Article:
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Cursive Writing. What's The Big Deal?

Posted by on in Early Childhood
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Today I'm making a brief comment about Cursive Writing, or lack of, in schools. Along with homework, this topic appears to be in a growing debate. With time scarce and deep, rigorous knowlege standards at the forefront of education, and rightly so, cursive writing has taken a big hit. Teachers and parents are truly caught in the middle. Opponents and proponents each make an eloquent case for their belief. And that's just fine. Let the debate begin.

In the meantime, I want to weigh in on the subject. I wonder how you feel about this. If you are a teacher, do you have time allocated in your curriculum to practice handwriting? If so, how much time do you spend? Are students only typing or are they encouraged to write in cursive?

What's the big deal with Cursive Writing? Nearly every day I read an article lamenting the loss of Cursive Writing. Perhaps you've seen various Facebook posts showing student papers coming home marked "Stop writing in Cursive." Why? I find this difficult to comprehend. Not all assignments can be done by keyboarding. What do you think about this?

I agree it's important for children to learn typing and keyboarding skills. This is obviously, a digital age in America. But typing and keyboarding are certainly different than the motor skills involved in handwriting. Fine motor skills combine with movement. Beautiful cursive is an art form, in my opinion. Cursive writing beautifies the written word and is a lost art. Fine motor skills are needed by young children and writing contributes to fine motor growth. 

Common Core did not focus on cursive writing, except an honorable mention in kindergarten and first grade. That made no sense to me, if accurate. When I teach the alphabet and basic writing, I start in block manuscript, of course, teaching by pointing out sticks, tunnels, circles and curves in letters. Moreover, I always advocate teaching upper and lower case letters at the same time, so a student can see that an A is an a, whether in upper or lower case. I move to cursive when the child has mastered basic manuscript. Cursive writing generally is taught by second or third grade, depending on school curriculum and state standards. It is certainly not measured on a standardized test.

Some years back, we saw growth of D'Nelian handwriting. All over America, letters posted in wall charts around a classroom featured the switch from block to D'Nelian. It was thought that the letter curves in D'Nelian were a natural, viable link directly into cursive writing. Ironic, because manuscript or block printing more closely matched the letters in books, upper and lower case. D'Nelian was a derivative of what was known as the Palmer method and was thought to be the natural way to teach handwriting.

When I was a child in school I recall regular sessions for practicing cursive. I loved forming the letters and sentences. My writing was quite beautiful then. Over the years, I wrote countless cards, letters and of course my signature on documents was always written in cursive.

Nothing matched my mother's writing. Unreal, but I still have a copy of her Berry's Writing Book, 1909. In her practice book, pages and pages are devoted to forming perfect circles, lines, curves, then letters, and ultimately sentences and paragraphs, in natural progression. All that practice made a difference. Today, the amount of time spent would be simply unimaginable.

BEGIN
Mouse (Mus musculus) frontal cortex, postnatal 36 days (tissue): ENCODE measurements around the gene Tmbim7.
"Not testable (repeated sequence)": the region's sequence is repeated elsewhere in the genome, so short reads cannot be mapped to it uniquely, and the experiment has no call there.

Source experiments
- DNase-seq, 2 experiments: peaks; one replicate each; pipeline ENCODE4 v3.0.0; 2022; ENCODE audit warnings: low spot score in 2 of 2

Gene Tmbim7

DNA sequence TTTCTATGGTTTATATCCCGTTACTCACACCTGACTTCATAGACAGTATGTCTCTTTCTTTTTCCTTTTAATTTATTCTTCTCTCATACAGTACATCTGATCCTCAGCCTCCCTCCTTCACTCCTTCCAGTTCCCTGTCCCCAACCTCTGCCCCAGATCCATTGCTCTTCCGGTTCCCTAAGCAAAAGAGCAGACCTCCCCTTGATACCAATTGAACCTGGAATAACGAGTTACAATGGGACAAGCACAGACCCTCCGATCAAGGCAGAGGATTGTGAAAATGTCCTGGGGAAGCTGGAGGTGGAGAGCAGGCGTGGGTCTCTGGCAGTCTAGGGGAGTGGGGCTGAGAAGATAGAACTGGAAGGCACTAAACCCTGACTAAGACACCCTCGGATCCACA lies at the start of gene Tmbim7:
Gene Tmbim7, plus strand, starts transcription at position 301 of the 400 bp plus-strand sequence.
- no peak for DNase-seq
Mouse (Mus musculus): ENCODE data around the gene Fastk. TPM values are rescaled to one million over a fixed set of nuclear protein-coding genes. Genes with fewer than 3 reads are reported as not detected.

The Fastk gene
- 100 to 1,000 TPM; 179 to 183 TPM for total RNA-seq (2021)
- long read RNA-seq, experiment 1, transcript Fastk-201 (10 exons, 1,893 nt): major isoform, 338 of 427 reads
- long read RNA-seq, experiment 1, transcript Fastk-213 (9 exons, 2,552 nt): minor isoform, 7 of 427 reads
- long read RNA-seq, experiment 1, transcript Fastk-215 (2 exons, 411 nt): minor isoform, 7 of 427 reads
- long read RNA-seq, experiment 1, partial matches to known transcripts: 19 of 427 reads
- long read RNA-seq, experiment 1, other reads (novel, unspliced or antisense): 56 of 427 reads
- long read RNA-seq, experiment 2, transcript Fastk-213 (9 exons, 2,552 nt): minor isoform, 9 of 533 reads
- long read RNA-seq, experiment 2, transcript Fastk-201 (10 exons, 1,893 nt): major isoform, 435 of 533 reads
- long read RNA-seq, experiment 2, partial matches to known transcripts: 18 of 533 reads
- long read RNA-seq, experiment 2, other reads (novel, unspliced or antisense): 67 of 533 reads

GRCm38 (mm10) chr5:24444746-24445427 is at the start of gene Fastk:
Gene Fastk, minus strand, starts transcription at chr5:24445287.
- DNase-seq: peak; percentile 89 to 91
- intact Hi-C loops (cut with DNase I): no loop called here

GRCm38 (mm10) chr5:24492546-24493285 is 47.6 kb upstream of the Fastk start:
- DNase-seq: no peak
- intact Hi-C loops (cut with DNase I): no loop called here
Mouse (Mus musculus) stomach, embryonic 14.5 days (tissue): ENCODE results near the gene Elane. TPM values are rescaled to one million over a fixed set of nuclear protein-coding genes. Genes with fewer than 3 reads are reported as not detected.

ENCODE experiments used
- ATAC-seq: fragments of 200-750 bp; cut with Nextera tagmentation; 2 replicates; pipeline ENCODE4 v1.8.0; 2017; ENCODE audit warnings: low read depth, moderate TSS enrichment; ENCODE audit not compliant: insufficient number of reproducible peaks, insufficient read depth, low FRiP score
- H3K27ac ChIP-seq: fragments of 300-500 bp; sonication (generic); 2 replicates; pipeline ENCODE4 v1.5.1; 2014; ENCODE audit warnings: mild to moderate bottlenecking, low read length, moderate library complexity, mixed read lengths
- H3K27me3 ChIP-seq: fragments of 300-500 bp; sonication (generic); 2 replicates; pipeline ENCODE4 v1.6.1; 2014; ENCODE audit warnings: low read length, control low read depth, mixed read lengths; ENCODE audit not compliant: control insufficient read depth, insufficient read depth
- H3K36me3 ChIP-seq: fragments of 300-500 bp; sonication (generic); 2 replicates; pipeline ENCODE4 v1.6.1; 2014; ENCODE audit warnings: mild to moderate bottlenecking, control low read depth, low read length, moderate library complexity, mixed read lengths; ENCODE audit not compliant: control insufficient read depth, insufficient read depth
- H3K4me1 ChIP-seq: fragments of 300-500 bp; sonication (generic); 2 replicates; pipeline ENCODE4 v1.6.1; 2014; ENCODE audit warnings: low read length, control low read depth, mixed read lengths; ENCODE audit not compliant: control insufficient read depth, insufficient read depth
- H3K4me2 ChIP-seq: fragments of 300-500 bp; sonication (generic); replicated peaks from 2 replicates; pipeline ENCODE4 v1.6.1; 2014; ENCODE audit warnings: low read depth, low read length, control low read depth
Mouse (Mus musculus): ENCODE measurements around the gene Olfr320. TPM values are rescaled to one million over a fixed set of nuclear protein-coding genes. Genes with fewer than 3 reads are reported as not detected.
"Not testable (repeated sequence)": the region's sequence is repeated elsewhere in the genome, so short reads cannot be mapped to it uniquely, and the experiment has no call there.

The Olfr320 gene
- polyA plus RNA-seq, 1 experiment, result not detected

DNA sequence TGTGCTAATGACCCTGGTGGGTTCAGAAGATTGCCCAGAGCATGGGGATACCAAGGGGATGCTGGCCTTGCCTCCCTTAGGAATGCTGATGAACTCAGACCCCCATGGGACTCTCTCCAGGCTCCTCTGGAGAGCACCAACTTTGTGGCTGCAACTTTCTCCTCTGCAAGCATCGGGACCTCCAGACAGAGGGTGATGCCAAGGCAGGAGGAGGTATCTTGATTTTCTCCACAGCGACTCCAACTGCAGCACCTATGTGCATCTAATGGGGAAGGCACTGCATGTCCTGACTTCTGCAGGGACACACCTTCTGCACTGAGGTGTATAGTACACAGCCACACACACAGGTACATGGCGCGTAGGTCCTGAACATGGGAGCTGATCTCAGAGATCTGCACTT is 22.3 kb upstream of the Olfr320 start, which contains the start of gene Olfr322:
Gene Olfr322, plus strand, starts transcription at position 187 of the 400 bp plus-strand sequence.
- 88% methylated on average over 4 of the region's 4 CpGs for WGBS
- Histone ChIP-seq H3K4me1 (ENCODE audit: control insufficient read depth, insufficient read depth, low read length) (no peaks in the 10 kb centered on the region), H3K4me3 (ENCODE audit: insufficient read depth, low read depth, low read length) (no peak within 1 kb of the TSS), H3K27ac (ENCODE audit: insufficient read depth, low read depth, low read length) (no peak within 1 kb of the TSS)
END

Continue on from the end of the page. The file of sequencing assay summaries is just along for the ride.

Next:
As my kids grew up I noticed less and less cursive, more printing in manuscript, followed by typing and keyboarding. As a computer literate generation focused on laptops and tablets, the demise of cursive was imminent.

Rae Pica, in her book What If Everybody Understood Child Development devotes a chapter to this topic. "Should We Teach Handwriting in the Digital Age?" Pica believes it's more than nostalgia, but a necessary component of gross and fine motor development and offers compelling rationale for continuing this instruction in the Common Core era. I strongly encourage you to read her book and this persuasive chapter.

I can't imagine a time when children no longer know how to write in Cursive. It is not only beautiful, but a developmentally appropriate practice for young children. 

I would love to hear from you about Cursive. People are indeed talking about it. I have no answers today, only more questions.


Leaving footprints on your reading hearts, Rita








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Modeling the art and craft of teaching reading for 45 years, Mrs. Wirtz taught language arts, speech and reading at all levels preschool-adult, including penal. She served as Pre-school and K-6 Principal. Rita was also a Curriculum Consultant, ESEA, Title I Program Evaluator and literacy trainer. At the university level she taught school administration in the Bilingual Cohort at CSUS and National University, Sacto. Mrs. Wirtz also taught all reading courses for Chapman University for many years in Sacramento and Placerville, Ca., and mentored student teachers. On the national level she was a well known motivational Keynote Speaker and Seminar Leader. Most importantly, Rita walked the talk, teaching with teachers in more than 500 K-12 and special needs classrooms. Rita authored books, publications and Pre- YouTube, videos were filmed by San Diego County Office of Education. Calif. ASCD authored companion book guides, and Calif. school districts correlated her basic skills instruction with State Standards. Mrs. Wirtz' newest book is Reading Champs! Teaching Reading Made Easy, a review of the basic building blocks of English and Reading. Find Mrs. Wirtz on Twitter @RitaWirtz, Facebook and website- www.ritawirtz.com.

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